I get concerned when I hear young women pull out their criteria for their engagement ring. I raise my hands in surrender, that I too have been guilty of having such criterion. I soon realized that a man needs to be a man and insisting that my best friend goes along with him to select my ring, just doesn’t cut it. Sure, it’s great to have an idea of what you want but for me, it disturbs the dynamic when you make a ‘request’ like that.
Let’s not forget the value of the man; he has his own thoughts and desires. As much as the ring will belong to the wife-to-be, I believe it is also a public symbol of the husband-to-be. Indubitably, it ought to represent him as well since its cost is coming out of his pocket.
I also question being bought an eye blinder as I would struggle to justify carrying that amount of cash on my finger. I don’t doubt my self worth however, in the long term that cash could be better spent on a home, home improvements, accounts for the children, a business or just becoming debt free. Then again, you could take the ring as a deposit for: the hours of housework, the meals cooked and the ignored headaches that a future husband would receive. We could see it as a trade off especially, since very few people have a formal engagement ceremony where a dowry is paid.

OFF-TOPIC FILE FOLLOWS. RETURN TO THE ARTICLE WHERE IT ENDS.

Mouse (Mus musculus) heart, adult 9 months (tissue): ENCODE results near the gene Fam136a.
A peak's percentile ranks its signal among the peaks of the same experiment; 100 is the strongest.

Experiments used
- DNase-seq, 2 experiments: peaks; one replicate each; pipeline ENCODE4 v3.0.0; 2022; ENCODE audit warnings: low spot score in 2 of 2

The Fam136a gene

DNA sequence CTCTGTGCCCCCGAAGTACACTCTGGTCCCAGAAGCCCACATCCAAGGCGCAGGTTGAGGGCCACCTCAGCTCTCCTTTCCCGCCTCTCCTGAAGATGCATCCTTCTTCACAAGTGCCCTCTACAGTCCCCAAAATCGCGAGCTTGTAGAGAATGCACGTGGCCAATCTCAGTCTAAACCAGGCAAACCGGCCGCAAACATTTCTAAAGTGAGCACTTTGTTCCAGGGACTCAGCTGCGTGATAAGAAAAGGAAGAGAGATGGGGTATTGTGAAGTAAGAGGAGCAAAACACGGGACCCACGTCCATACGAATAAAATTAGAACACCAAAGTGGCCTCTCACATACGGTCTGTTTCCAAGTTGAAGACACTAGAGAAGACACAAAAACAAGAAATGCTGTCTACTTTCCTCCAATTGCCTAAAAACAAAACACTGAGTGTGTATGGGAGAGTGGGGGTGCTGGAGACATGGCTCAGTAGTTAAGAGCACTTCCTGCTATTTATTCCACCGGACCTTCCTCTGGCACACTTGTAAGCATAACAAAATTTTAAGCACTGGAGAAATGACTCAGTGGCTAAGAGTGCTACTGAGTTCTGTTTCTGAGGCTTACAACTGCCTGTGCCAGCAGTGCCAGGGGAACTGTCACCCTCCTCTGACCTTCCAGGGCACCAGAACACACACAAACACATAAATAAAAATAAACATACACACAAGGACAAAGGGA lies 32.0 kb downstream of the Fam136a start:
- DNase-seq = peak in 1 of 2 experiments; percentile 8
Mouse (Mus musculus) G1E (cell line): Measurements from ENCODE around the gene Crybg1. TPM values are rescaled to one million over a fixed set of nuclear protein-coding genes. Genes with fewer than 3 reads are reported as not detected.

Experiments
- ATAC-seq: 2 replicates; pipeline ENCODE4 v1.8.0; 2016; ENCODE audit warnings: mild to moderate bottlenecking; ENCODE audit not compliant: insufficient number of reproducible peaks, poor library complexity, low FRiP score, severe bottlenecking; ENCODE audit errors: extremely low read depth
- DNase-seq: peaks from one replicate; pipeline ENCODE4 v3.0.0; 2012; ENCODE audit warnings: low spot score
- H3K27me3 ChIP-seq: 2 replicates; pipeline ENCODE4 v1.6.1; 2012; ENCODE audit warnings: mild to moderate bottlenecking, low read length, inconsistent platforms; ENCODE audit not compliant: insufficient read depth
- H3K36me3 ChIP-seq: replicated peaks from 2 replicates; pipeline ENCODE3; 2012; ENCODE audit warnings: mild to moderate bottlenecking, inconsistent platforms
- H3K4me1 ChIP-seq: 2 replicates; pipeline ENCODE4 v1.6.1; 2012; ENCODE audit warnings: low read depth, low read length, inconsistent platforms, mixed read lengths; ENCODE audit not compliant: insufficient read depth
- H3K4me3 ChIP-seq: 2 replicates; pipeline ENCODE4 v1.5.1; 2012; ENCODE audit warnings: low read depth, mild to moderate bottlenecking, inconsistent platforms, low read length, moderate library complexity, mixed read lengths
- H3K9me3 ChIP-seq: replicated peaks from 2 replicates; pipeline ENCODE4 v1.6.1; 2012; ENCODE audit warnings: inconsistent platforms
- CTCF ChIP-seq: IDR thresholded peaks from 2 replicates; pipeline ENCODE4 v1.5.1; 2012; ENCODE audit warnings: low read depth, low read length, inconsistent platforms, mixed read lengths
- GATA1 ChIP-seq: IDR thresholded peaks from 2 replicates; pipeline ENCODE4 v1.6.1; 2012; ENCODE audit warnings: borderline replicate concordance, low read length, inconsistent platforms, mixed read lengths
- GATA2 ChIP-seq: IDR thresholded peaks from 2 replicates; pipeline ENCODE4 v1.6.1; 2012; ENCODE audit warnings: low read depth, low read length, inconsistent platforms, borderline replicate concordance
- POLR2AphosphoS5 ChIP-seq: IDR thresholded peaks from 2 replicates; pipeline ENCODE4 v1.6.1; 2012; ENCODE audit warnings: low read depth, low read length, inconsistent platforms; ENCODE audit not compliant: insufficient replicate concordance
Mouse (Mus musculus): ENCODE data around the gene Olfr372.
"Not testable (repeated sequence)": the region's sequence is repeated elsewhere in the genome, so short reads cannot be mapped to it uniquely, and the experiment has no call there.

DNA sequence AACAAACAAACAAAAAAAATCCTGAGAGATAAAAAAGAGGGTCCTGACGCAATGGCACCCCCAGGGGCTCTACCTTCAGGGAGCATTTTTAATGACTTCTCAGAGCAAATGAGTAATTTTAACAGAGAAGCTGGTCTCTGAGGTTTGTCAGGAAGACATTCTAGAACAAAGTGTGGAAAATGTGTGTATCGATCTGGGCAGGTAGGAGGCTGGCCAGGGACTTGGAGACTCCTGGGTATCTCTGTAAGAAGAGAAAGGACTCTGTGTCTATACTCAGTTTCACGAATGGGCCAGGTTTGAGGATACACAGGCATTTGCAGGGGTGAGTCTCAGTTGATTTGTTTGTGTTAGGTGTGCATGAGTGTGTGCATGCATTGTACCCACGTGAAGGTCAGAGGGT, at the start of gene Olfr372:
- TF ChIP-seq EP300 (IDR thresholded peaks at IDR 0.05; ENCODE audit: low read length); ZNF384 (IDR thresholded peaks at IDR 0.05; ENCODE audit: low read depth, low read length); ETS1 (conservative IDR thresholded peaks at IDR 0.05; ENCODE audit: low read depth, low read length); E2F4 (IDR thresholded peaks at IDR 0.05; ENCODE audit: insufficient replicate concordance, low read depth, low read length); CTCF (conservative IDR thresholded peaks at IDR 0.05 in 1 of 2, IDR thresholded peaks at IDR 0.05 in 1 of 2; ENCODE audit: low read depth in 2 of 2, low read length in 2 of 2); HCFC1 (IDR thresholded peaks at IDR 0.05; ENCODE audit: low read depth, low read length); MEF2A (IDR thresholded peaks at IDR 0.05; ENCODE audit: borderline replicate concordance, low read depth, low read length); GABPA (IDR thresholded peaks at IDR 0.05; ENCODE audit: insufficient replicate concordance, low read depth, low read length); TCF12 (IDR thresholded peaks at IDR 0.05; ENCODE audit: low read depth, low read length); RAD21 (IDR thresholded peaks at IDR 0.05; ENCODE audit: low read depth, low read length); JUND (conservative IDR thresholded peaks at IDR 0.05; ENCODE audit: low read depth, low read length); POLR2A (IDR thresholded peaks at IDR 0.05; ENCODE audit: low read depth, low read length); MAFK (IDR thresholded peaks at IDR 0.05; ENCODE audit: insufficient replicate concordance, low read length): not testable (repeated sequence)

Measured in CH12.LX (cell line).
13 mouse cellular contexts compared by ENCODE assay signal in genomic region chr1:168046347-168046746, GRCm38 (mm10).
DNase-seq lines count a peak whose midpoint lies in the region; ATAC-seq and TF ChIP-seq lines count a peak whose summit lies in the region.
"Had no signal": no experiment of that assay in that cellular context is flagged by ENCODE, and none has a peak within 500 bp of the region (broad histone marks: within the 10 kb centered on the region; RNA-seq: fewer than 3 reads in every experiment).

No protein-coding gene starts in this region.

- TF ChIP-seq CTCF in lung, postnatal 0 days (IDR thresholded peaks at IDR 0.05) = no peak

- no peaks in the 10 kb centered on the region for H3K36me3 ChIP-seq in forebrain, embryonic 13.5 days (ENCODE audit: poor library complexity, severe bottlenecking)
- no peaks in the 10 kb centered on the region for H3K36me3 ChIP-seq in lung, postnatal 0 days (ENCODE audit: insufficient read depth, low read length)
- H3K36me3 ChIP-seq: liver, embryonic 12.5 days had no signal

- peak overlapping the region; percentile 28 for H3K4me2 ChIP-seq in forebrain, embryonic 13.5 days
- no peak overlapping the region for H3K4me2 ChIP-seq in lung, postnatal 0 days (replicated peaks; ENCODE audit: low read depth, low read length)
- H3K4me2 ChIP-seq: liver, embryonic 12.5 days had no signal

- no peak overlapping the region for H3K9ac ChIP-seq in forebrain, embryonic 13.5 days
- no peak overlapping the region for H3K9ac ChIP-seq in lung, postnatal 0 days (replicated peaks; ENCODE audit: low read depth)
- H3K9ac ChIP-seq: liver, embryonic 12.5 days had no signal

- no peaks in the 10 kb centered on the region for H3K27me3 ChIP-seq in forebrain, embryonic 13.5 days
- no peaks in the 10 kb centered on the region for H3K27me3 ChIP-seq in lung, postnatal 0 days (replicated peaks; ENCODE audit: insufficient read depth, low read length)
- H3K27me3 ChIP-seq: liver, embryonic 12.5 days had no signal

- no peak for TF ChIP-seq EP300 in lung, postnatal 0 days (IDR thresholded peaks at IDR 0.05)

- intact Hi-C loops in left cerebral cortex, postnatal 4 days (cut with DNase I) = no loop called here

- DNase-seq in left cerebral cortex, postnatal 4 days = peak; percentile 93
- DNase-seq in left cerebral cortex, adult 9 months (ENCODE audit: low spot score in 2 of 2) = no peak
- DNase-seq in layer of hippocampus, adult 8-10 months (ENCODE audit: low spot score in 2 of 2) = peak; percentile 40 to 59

I remember being seated with girlish nappy pig tails in my hair, flicking through the Argos catalogue with eager anticipation. Looking past the garden utensils and trampoline pages, finding solace on the intricate jewelry pages. Sure ‘Elizabeth Duke’ with its plum plastic boxes and faux velvet cushions, isn’t the cutting edge of jewelry couture but it fueled the dream nevertheless. I was never taken by diamonds, sure they sparkled but I wanted something unique and my hubby delivered excellently.
I was presented with a wonderfully crafted ring which truly represented my hubby. I know that my hubby didn’t sweat blood over it but, the fact he took his time to select the ring he felt most appropriate, matters so much. The fact that he was so eager to make his promise public, that he proposed with a ring a size too big because he couldn’t wait till my ring size arrived in the store; mattered even more. I’m grateful that we used our finances to fund our first year of marriage, agreeing to ‘upgrade’ ourselves on our 5 year anniversary.
This is for the men, an attempt to free you from the diamond hungering women that surround you. Allowing you to make the decision on how to express your promise to your beloved; Elizabeth Duke or Fraser Hart, the choice is finally yours. Sure you can ask her for suggestions but, remember that this is a symbol of you as well as of her. Don’t empty your bank account for the engagement ring unless you have millions to donate.
A true ‘new wife of old’ would have greater appreciation for an equipped home than for metal enveloping her finger. The truth stands that the size of a diamond or gemstone is NOT relative to the amount of love and commitment a man has for you. Contrary to popular belief, diamonds are only a girl’s best friend until there is trouble in marital paradise. That little transparent rhombus polished rock, gives little comfort for an aching heart.